Dave Wyman of 710ESPN Seattle stumped me on the air Thursday by asking for information regarding icing the kicker.
I'm generally aware of the evidence suggesting there's little point in calling timeout right before the opposing team attempts an important kick. But I hadn't seen updated figures. So, I promised to take a closer look.
Wyman was asking in relation to the Seattle Seahawks' decision to call timeout before the Atlanta Falcons' Matt Bryant attempted the winning 49-yard field-goal try in the divisional playoffs Sunday. Seattle called timeout before the attempt. The Falcons snapped the ball anyway. Bryant missed his non-counting attempt. Bryant then made the winning kick following the timeout.
The chart shows field-goal rates in the final minute of fourth quarters by distance for iced and non-iced kicks since 2001, counting playoffs. The overall percentages are the same. Iced kickers have made a higher percentage of longer-range kicks. Perhaps it's easier lining up the longer ones when given additional time. Perhaps there aren't enough attempts to make such a conclusion.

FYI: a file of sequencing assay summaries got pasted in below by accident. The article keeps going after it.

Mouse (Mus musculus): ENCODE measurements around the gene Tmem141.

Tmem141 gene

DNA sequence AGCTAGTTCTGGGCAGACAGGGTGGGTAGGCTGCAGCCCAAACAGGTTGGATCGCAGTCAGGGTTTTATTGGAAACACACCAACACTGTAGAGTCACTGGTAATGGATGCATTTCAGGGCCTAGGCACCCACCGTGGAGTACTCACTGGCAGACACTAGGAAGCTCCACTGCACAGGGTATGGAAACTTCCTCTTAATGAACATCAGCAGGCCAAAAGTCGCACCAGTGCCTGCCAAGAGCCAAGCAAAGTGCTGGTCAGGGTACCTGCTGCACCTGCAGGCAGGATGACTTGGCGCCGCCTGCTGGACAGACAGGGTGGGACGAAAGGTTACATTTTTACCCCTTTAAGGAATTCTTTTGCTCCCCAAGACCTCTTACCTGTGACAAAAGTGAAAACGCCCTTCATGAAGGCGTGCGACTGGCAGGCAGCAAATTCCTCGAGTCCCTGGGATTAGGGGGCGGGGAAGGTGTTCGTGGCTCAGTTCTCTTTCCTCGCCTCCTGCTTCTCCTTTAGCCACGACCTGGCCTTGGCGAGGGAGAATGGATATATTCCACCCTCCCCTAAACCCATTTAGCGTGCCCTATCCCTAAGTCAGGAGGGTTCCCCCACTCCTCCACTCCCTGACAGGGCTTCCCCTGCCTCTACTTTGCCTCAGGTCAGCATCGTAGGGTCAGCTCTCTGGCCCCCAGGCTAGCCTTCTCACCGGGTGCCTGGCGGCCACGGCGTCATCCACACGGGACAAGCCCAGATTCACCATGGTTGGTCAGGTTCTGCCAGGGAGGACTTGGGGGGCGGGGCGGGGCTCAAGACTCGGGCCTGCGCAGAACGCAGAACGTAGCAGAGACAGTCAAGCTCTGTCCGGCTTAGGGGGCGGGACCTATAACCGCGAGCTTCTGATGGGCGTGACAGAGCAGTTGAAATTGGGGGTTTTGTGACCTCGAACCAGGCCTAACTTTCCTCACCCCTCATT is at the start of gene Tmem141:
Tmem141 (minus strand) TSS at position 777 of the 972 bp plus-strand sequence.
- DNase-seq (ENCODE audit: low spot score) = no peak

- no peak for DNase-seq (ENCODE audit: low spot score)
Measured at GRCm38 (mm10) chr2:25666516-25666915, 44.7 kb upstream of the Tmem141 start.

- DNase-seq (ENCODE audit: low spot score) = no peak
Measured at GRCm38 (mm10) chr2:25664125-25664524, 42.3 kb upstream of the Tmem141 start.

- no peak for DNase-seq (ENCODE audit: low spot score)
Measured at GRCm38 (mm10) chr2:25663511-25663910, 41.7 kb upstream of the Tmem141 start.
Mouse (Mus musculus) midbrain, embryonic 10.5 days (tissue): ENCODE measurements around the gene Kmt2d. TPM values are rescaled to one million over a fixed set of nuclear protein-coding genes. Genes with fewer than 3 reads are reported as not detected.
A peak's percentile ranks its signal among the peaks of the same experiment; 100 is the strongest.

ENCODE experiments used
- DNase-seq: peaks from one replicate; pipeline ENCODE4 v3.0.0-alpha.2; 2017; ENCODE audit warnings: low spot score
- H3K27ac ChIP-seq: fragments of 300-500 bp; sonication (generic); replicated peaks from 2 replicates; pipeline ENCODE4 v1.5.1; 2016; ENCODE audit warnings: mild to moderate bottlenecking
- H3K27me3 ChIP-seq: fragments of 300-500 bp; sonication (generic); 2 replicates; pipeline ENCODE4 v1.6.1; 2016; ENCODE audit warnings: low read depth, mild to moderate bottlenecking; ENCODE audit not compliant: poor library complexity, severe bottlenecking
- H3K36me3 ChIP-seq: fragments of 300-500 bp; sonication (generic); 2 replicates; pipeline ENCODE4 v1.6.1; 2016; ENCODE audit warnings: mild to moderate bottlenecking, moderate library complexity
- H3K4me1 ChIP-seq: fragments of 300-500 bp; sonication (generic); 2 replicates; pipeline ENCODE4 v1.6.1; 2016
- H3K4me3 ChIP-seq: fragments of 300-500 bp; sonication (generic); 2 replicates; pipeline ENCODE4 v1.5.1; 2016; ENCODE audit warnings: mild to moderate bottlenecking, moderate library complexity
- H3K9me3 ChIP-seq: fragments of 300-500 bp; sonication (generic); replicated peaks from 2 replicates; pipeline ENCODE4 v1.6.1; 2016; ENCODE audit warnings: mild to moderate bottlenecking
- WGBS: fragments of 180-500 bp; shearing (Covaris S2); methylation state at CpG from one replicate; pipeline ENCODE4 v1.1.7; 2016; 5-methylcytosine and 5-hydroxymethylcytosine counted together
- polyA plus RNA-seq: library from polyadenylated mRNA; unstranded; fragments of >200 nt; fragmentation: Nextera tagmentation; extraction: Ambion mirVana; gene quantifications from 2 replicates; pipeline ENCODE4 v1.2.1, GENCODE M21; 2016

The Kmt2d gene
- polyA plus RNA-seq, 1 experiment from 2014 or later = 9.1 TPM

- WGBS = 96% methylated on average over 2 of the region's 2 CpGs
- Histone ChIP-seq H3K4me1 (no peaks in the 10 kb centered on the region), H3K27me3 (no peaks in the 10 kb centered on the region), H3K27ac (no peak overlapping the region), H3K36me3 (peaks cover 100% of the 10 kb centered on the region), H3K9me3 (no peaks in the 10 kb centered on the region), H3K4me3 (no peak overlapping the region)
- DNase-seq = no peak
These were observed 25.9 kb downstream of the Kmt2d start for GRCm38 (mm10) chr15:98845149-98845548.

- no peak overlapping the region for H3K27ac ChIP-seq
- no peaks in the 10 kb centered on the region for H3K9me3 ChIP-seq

Bryant's attempt against Seattle falls into a range where the numbers suggest calling timeout might not matter much either way. Filtering just for 49-yard tries, iced kickers have made 4 of 6 since 2001, counting the one Bryant made. Non-iced kickers have made 3 of 6 from that distance. Not much to go on there.
Wyman, co-host Bob Stelton and I also discussed the Seahawks' hiring of Dan Quinn, the Arizona Cardinals' search for a head coach, and that other small detail in the NFC West this week: San Francisco's appearance in the NFC Championship Game.